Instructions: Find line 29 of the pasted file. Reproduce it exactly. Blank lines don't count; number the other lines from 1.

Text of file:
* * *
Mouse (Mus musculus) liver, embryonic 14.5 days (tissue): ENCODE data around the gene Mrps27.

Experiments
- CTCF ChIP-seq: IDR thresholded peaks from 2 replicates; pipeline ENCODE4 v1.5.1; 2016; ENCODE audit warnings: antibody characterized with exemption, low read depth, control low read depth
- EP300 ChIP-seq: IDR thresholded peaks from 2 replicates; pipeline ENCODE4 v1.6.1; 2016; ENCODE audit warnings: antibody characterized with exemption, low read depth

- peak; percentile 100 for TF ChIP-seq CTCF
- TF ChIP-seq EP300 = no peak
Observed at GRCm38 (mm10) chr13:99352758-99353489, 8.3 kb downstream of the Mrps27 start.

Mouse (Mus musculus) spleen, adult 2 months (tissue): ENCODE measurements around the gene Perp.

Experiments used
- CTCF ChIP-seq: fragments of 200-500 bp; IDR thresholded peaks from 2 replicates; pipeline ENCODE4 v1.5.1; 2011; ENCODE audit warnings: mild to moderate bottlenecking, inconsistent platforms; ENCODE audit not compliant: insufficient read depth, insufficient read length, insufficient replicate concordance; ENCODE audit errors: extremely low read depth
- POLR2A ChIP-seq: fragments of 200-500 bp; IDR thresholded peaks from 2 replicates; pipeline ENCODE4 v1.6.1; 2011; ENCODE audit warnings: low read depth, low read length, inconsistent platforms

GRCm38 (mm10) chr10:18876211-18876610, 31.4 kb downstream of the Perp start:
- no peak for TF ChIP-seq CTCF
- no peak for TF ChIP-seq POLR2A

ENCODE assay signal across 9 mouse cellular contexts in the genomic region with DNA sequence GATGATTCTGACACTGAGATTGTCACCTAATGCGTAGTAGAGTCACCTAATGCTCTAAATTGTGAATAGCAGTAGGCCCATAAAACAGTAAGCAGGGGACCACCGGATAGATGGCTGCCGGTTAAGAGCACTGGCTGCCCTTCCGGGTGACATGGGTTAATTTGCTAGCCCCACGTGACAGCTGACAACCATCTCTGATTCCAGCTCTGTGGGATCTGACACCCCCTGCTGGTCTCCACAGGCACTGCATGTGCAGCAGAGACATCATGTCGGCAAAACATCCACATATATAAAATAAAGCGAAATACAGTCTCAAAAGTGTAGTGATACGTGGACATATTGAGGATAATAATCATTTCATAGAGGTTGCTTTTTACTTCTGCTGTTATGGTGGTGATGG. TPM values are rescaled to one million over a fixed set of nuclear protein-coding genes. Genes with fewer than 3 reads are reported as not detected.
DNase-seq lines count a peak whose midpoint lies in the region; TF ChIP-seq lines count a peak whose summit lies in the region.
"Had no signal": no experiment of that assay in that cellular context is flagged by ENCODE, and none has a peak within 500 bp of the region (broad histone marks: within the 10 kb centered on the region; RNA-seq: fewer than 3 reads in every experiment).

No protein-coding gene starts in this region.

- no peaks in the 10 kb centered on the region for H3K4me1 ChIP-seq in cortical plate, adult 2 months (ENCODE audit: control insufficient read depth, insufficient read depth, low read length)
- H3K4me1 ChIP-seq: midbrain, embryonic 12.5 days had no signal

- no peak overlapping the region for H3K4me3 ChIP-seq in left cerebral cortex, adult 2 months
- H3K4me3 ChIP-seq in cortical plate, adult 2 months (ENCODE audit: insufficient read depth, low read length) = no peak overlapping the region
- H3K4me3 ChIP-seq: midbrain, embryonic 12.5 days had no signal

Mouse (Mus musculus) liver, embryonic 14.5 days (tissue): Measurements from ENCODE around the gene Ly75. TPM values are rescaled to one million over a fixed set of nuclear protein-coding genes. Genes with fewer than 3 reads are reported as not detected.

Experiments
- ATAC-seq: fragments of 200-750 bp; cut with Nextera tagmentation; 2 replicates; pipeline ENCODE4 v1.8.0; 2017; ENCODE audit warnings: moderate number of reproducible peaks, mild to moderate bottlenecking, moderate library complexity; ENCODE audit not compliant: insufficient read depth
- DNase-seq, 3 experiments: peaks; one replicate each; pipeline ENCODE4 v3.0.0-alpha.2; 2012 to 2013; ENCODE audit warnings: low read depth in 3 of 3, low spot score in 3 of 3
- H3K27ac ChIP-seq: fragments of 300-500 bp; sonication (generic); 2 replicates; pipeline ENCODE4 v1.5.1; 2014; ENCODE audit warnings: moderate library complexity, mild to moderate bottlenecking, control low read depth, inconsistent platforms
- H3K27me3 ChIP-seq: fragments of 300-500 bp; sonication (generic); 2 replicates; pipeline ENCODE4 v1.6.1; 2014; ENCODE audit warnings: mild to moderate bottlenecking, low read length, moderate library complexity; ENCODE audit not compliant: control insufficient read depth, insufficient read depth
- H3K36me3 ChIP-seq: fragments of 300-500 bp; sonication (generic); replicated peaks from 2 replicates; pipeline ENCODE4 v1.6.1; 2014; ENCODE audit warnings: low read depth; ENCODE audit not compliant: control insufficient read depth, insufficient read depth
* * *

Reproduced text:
- H3K27me3 ChIP-seq: fragments of 300-500 bp; sonication (generic); 2 replicates; pipeline ENCODE4 v1.6.1; 2014; ENCODE audit warnings: mild to moderate bottlenecking, low read length, moderate library complexity; ENCODE audit not compliant: control insufficient read depth, insufficient read depth